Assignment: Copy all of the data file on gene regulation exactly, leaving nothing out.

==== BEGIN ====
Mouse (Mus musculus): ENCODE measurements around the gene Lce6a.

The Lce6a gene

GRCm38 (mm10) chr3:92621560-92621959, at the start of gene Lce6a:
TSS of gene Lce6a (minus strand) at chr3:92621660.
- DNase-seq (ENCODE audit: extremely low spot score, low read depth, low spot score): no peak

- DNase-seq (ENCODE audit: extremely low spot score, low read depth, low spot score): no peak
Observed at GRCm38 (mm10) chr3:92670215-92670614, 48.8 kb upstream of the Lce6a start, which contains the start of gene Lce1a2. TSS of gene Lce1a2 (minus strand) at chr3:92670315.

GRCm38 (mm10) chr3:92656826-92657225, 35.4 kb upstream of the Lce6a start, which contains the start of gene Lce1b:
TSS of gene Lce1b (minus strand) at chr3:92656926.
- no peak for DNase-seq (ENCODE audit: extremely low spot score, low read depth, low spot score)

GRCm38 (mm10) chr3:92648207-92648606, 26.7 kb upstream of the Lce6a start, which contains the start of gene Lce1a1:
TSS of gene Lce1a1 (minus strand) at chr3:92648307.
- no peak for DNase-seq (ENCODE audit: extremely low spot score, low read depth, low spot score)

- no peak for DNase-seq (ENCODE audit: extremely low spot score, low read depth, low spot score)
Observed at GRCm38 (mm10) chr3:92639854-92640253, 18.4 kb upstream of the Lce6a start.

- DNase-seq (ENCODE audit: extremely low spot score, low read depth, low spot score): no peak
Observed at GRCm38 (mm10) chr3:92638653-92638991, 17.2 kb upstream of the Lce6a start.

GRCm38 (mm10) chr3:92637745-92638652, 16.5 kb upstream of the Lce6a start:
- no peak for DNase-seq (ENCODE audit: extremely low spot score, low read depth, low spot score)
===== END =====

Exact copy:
Mouse (Mus musculus): ENCODE measurements around the gene Lce6a.

The Lce6a gene

GRCm38 (mm10) chr3:92621560-92621959, at the start of gene Lce6a:
TSS of gene Lce6a (minus strand) at chr3:92621660.
- DNase-seq (ENCODE audit: extremely low spot score, low read depth, low spot score): no peak

- DNase-seq (ENCODE audit: extremely low spot score, low read depth, low spot score): no peak
Observed at GRCm38 (mm10) chr3:92670215-92670614, 48.8 kb upstream of the Lce6a start, which contains the start of gene Lce1a2. TSS of gene Lce1a2 (minus strand) at chr3:92670315.

GRCm38 (mm10) chr3:92656826-92657225, 35.4 kb upstream of the Lce6a start, which contains the start of gene Lce1b:
TSS of gene Lce1b (minus strand) at chr3:92656926.
- no peak for DNase-seq (ENCODE audit: extremely low spot score, low read depth, low spot score)

GRCm38 (mm10) chr3:92648207-92648606, 26.7 kb upstream of the Lce6a start, which contains the start of gene Lce1a1:
TSS of gene Lce1a1 (minus strand) at chr3:92648307.
- no peak for DNase-seq (ENCODE audit: extremely low spot score, low read depth, low spot score)

- no peak for DNase-seq (ENCODE audit: extremely low spot score, low read depth, low spot score)
Observed at GRCm38 (mm10) chr3:92639854-92640253, 18.4 kb upstream of the Lce6a start.

- DNase-seq (ENCODE audit: extremely low spot score, low read depth, low spot score): no peak
Observed at GRCm38 (mm10) chr3:92638653-92638991, 17.2 kb upstream of the Lce6a start.

GRCm38 (mm10) chr3:92637745-92638652, 16.5 kb upstream of the Lce6a start:
- no peak for DNase-seq (ENCODE audit: extremely low spot score, low read depth, low spot score)